If 3D printing becomes widespread, "design" will be the new "manufacturing"
Posted by David Brooks | Wednesday, September 19, 2012
Like many people, I'm fascinated by 3-D printing - or, more accurately, "additive manufacturing," which includes different technologies that have the same "create a unique solid object using information from a computer file, cheaply and with a relatively small machine" impact. (I wrote about local 3D companies about a year ago: here it is.)
It's quite possible that additive manufacturing will do to manufacturing what personal computers did to computing - that is, make it so widespread and democratic that the entire industry changes, as do many industries that use it. Since almost everything "uses" manufacturing, so to speak, a sea change in manufacturing would be sweeping, indeed.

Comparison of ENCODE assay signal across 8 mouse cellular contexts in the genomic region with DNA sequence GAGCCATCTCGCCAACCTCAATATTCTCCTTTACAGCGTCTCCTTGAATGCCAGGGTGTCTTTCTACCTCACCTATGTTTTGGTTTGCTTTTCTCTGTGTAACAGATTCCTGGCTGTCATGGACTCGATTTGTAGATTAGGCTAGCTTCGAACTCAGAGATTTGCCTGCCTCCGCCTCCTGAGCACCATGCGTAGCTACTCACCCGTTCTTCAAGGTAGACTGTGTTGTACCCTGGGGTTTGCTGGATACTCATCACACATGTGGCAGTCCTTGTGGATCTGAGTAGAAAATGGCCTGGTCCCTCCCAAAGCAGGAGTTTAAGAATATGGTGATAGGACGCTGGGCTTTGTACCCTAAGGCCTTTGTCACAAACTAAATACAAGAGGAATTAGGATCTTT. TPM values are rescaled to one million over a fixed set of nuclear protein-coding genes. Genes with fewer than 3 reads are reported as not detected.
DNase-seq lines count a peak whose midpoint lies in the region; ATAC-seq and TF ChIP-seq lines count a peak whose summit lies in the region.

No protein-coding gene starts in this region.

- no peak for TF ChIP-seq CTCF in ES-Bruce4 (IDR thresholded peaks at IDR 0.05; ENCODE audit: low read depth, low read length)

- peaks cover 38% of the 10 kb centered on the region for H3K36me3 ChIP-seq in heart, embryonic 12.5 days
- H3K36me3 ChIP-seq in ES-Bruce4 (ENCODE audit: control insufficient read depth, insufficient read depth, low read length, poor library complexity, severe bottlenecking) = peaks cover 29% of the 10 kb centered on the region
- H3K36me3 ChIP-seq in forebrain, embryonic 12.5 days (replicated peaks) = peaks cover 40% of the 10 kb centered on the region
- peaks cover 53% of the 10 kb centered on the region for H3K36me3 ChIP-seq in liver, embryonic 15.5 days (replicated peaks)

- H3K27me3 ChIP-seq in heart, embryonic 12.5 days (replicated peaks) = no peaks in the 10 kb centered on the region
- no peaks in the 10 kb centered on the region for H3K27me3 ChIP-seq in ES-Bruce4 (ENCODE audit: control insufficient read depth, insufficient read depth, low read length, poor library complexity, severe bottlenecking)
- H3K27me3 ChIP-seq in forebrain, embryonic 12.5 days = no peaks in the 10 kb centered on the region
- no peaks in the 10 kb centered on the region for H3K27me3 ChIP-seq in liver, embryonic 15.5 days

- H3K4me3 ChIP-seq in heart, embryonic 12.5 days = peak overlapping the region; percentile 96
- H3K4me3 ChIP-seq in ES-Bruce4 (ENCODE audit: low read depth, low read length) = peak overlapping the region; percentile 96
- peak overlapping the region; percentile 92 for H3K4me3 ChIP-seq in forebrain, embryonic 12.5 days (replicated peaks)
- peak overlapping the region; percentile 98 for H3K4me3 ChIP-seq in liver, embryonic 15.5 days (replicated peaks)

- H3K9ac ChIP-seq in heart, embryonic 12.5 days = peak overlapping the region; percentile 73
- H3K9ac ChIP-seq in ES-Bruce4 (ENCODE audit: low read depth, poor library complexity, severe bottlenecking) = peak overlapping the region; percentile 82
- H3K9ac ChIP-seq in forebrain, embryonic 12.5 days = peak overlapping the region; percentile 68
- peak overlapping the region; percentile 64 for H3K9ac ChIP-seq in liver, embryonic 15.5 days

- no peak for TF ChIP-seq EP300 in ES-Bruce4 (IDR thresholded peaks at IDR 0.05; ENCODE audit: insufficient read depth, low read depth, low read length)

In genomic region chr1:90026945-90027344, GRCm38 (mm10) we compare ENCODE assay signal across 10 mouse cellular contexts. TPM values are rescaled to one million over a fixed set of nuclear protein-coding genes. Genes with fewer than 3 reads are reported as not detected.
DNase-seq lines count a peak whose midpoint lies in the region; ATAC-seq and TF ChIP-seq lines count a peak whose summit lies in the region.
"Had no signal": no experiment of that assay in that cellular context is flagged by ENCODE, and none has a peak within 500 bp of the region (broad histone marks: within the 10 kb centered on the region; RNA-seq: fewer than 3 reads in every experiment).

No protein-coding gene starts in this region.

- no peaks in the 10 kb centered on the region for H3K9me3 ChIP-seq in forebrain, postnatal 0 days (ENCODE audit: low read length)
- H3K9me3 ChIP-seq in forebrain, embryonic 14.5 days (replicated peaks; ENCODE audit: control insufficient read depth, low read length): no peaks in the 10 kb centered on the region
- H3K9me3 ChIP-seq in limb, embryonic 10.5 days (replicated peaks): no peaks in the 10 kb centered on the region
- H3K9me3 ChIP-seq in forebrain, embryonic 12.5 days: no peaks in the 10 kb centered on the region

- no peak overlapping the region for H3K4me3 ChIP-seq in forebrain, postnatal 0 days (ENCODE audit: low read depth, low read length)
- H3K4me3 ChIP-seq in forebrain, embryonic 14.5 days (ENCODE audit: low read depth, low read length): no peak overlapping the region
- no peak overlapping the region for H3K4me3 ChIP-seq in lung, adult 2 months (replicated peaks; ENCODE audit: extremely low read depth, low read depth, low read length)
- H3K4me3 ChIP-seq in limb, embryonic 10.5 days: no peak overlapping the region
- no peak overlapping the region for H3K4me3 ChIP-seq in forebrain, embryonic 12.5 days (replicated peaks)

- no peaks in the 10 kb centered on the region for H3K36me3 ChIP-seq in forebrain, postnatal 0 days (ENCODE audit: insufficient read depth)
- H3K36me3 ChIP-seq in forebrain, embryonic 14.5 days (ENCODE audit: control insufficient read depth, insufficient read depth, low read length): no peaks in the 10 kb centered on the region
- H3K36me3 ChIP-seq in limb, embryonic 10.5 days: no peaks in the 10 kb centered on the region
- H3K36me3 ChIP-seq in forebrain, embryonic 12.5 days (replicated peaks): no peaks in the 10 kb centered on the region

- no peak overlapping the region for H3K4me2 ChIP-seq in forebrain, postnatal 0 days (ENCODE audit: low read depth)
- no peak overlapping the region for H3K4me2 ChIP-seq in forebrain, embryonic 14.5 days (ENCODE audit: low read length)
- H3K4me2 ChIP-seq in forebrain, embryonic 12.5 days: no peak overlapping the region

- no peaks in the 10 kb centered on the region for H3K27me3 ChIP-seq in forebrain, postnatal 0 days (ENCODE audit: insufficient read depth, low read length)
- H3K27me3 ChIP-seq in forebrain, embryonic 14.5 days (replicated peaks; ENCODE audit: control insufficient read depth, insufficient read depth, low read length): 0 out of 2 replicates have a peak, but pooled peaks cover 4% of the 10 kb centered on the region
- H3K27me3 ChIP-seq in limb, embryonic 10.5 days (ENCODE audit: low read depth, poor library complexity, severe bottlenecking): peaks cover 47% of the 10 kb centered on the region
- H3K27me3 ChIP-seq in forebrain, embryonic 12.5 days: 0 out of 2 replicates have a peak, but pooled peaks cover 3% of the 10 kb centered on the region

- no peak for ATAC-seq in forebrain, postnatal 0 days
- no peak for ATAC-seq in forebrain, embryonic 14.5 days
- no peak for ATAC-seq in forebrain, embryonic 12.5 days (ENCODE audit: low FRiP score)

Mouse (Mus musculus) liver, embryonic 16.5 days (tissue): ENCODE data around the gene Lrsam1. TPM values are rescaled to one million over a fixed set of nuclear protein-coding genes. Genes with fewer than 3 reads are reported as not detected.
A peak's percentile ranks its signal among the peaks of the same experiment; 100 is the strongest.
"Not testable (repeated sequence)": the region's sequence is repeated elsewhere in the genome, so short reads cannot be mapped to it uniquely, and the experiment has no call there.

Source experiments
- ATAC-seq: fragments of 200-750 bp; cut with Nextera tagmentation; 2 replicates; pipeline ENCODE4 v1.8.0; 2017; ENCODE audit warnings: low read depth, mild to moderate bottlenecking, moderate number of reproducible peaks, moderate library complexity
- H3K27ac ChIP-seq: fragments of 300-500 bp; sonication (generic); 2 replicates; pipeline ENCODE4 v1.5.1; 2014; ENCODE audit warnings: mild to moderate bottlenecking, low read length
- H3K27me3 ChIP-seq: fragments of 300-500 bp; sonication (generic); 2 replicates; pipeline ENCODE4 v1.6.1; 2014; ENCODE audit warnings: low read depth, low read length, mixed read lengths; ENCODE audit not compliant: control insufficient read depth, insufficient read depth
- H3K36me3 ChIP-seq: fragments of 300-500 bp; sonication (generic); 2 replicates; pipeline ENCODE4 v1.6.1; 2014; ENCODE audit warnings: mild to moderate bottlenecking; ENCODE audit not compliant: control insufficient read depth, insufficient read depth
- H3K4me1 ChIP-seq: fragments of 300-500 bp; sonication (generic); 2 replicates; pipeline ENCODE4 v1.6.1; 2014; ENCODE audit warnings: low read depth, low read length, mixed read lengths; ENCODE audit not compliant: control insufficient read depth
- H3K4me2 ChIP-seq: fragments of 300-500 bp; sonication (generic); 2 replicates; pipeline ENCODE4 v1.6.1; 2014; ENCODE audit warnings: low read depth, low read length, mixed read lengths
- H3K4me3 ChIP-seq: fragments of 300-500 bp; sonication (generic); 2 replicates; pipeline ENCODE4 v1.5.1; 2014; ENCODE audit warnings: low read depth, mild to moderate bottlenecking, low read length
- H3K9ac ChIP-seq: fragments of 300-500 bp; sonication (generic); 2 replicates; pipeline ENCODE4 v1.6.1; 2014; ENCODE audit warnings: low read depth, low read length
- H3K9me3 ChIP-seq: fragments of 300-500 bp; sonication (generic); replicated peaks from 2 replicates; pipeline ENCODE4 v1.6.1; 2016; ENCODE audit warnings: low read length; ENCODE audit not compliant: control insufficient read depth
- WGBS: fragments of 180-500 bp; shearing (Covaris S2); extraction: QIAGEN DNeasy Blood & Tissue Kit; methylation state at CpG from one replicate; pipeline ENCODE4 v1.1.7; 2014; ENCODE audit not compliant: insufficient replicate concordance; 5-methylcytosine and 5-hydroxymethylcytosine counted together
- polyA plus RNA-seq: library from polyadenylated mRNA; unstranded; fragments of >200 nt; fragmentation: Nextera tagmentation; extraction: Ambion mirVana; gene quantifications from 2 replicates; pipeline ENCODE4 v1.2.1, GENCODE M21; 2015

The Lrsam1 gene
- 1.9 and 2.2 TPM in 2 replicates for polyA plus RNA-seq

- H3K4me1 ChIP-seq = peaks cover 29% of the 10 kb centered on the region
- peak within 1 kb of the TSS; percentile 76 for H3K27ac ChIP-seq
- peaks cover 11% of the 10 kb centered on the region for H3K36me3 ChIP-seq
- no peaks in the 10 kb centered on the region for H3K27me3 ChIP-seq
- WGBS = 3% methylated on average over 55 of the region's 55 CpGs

Slate.com has an interview today with Chris Anderson of Wired.com, in which he pushes this idea. He thinks additive manufacturing is about where PCs were in the early 1980s, with the big changes yet to come. It's a good read, check it out. I particularly like this conclusion:
Anderson’s central message: Design is the future. If you want to “make things” in tomorrow’s economy, don’t aim for working on the factory floor. Instead, you should learn to draw, write code, and use CAD software. More fundamentally, you should learn to invent, to think of new ways to refine old things.